21 April 2014

When Prayer Needs the Work

When I am not writing, it is hard for me to pray.  Writing is connected with prayer in ways I don't understand.  Why is it that when I shy away from the work of letting the words out and honing them on the page I find it hard to lift my voice to heaven?  It's not the same thing, at least not always at the same time.  Prayer is a matter of joy and obedience.  Writing can easily be called a matter of joy, but what if it, too, requires obedience?  It is hard to speak in this way, but I find no other way of describing my life.

Yesterday I said I am filled with words that must be let out.  But why do I experience the world this way?  I have friends who share my environment and academic lifestyle who take things in very differently.  (One friend told me, "I think in paintings and emote in words.")  I can only conclude that God made me this way.  I believe he made me with the capacity - or even the need - to maintain a relationship with language.

If this is the case, when I choose not to commit to that relationship I am defying God.  These sound like stark terms for addressing the need to create, or make art, which my surrounding culture often seems to see as elective.  Everyone has certain basic challenges, of course: earning enough to cover one's expenses, finding meaningful connection with other human beings, dealing with hardship and mistakes.  These are the "givens" for nearly everyone.  In these terms the making of art is often labelled unnecessary, a luxury to be attained if possible that we will come to no harm for having to do without.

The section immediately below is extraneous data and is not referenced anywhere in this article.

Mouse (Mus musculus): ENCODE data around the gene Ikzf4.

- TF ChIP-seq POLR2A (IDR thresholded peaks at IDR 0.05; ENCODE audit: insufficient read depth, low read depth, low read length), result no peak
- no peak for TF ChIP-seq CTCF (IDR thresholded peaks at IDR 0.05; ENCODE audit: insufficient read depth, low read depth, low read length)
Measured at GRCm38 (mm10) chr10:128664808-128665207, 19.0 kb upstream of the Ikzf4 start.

But if God made some of us as artists (as surely as He made some of us as mathematicians, athletes, and diplomats), are we not attempting to thwart His purpose for our characters if we refuse to make art?  Of course I'm not saying that making art is the only thing He calls upon us to do.  But if it is somehow basic to who we are, it seems reasonable to conclude that God had a reason for making us that way.  If the circumstances of our lives give us any chance at all, we must make some attempt at our art, put some effort toward discovering the reason for our gifts.  (The need to make art is the foundation of artistic gifting, it seems to me.)

Our gifts are for ourselves and for God first, before they can be shared with anyone else.  When a painter takes a canvas into a field, honoring the meadowflowers God made by painting them and taking pleasure in the effort, it seems to me that God is pleased whether any other human being sees the painting or not.  When a writer lays honest words on a page (or the metaphorical page, the screen) it seems to me God is pleased even if the piece is read by Him alone.  Sometimes I even wonder whether the purpose of some works is simply to be written, and not to be read.

Perhaps this is why it is difficult to pray when I'm not writing.  Perhaps the concentrated veiling of my heart that causes me to stop writing is also a kind of hiding from God.  He calls me to the page to be vulnerable, to say out loud the things I'm frightened of, happy about, or angered by, so that He can answer me in His own way.  He too has spoken in a book.  He too has revealed Himself in writing.

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